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In the beginning, you need to force yourself to go through the same thinking process on every move:
1) Look at your opponent's last move. If he could move again, what could he do to you? Does he have any checks? Does he have any captures? Can he threaten mate? Going down this checklist should protect you from overlooking any obvious threats. You will quit just dropping pieces or getting mated by surprise
2)If there are no threats that you need to meet, look and see if you have some tactics. Do you have any checks? Can you capture anything? Can you threaten mate? Look at all these possibiities. You will start taking advantage of your opponent's blunders. You will be the one pocketing the loose pieces or surprising your opponent with an unseen mate.
3)When you have decided on a move, make the move in your mind and go through step 1) one more time--this time as a safety check. Will your opponent have any checks? Any captures?
If your move is safe, make it.
This seems like a lot to do one each move, but if you make a conscientious effort to go through this thinking process on every move, you will find that it can be done quite quickly, and will soon become instinctive
Paul, uhmmm this maybe hard for someone that is just getting their feet wet in the game, I was thinking of a desired checklist too, how about developing the thought process: familiarity concepts, and pattern recognition,
Playing blindfolded is the best vision exercise. You also save money
since you do not need pieces or a board.
I'll try to desribe my thought process during some of my games. (Note: I'm not the best person for board vision, but I try)
Here is a position I had recently in a game. Before I moved I looked at all forcing moves (Capetures, checks and threats) in the position, all hanging pieces and how the pawn structure could change. A: The capetures are dxc5, exf6, Nxd5, Qxe6, Qxe6, Qxg7, Bxh7. B: The checks are Qh5+, Qg6+, Bg6+. All though some of these moves are straight out blunders I analyse them cause they are short analysis and won't waste that much time.
1. dxc5 allows him to improve the position of his night, or Queen, he can also ignore the pawn and play, fxe5.
2. exf6 allows Nxf6 attacking my Queen and improving the nights position.
3. Nxd5 gives up a night, but in some positions like this Nxd5 could be a winning tactic.
4. Qxe6 gives away a whole Queen, but it's good to notice that e6 is week.
5. Qxg7 also gives away a whole Queen, but g7 is another potentual weekness.
6. Bxh7 creates a pretty tactic if Rxh7 is played, the reason I didn't play this cause the position is opening up, while I'm trying to take pawns with tactics. I didn't want to involve my king in these analysis.
1. Qh5+ black replys Qf7 and either wants to exchange Queens (Good for blacks crampt space or else whites move looked bad.
2. Qg6+ gives away a queen, but there are tactics when this queen sac will work.
3. Bg6+ gives away the bishop and after ...hxg6 and Qxg6+, Qf7 is played.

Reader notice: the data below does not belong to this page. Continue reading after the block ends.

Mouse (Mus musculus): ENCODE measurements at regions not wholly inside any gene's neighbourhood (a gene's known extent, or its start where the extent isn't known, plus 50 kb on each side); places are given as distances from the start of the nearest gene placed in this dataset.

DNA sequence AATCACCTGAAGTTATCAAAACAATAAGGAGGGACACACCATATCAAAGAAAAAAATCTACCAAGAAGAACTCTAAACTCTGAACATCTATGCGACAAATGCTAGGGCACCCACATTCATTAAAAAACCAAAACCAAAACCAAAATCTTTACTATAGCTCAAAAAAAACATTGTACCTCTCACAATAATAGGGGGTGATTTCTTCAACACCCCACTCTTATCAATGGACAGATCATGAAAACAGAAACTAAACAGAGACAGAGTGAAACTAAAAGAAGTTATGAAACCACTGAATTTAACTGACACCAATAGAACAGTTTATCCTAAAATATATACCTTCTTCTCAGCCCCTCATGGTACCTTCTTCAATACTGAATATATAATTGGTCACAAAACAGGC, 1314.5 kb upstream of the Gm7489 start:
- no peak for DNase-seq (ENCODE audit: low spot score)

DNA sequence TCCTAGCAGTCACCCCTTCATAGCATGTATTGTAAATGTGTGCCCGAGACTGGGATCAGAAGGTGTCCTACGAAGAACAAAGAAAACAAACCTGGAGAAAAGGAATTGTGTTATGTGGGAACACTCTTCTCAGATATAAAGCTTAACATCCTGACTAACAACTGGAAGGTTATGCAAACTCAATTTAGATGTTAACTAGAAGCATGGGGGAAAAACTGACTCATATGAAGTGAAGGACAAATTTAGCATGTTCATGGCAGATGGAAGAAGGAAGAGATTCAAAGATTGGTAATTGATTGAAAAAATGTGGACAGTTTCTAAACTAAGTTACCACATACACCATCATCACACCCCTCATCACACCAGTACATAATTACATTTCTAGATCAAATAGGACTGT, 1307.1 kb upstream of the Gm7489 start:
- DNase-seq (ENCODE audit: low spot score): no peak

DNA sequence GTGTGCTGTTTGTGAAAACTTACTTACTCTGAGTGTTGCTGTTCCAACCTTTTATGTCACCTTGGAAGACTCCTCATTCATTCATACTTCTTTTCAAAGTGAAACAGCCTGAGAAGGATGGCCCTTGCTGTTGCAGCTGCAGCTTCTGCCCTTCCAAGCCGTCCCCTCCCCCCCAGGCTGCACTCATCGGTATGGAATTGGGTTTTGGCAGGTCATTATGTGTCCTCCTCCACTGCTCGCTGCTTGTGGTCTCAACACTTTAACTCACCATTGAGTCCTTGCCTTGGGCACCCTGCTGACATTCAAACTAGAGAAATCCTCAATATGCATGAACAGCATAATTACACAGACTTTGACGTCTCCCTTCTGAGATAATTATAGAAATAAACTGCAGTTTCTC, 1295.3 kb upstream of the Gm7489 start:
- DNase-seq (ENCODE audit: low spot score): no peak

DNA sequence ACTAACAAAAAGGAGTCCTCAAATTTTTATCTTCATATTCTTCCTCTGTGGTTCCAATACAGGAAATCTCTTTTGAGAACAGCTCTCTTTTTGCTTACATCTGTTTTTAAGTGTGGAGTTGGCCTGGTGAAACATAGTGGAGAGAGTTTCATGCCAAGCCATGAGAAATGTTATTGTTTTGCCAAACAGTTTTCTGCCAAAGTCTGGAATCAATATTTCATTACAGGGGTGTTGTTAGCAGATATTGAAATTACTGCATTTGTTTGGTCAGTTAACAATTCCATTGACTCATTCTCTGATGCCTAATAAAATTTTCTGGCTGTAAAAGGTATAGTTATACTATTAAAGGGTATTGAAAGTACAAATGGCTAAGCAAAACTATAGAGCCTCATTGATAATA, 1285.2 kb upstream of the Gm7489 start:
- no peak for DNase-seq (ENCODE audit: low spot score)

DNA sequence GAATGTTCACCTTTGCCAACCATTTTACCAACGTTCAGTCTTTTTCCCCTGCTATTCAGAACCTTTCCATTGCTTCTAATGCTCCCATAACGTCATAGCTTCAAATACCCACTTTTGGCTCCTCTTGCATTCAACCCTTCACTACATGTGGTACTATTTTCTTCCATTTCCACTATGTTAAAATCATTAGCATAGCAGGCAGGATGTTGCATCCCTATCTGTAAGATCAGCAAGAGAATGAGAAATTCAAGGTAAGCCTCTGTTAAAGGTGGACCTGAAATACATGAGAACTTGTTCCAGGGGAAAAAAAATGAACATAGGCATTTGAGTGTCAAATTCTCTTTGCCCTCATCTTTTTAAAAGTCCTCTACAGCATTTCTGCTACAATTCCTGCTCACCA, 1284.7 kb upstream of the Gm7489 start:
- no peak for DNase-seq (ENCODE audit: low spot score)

Now that I've looked at all the captures, I look at all the hanging pieces, which is my b2 pawn and all the rooks. It's good to notice the b2 pawn, cause this pawn becomes a target fast, and one should know if it needs protection.
Now I look at the pawn structure (Which would normally the center pawns). Since my pawns are all on the opposite colours to my bishop I am said to have the superior minor piece, but because there is a lot of pawn tension, the position has the potentual of changing.
After looking at all these things in the position I decide on a short list of cadidate moves. Here was my list
1.Bxh7 I decided not for the reasons above.
1. dxc5 I thought about this move, cause white is threatening to win a pawn, but I stated the reasons above.
1. Ne2 I might have played this, were it not for c4
1. 0-0 Sould I just castle and see how black continues
1. 0-0-0 Sould I castle Queenside putting a rook on the open file.
Now after all the above I decided to castle kingside. I spend 15 minutes deciding on this move.
2. Ne2 fxe5
3. fxe5 Ndxe5
4. Nxe5 Nxe5
5. Qh5+ Nf7
After this move I played something horrible which I shall not show, but Bxh7 is a strong move, cause black won't be able to tack advantage of the pin. Blacks position is difficult to play after there moves.
More importantly - how do you get x-ray vision?
I would love x-ray vision. This might not help me in chess, but it would help me when I'm walking down the street or if I'm in a game of poker.
I don't know if there is a specific tool that will help you learn to not hang pieces, but one of the big milestones in developing past a beginner Chess player is to stop looking exclusively at your plans, and start considering what your opponent might do.
If you look at the board from the other guy's perspective, a hanging piece on your part will jump out at you.
You'll also save yourself some back rank check mates.
Board vision is similar to but not quite the same as tactics. from a didatic point of view there is a difference. Its not just calculating tactics its about seeing the whole board. As I mentioned before , and I too was critical of the concept , chess mazes! Even for experts and masters they are a lot of fun. A GM I know grabbed a copy of the book and used it for endgame training.
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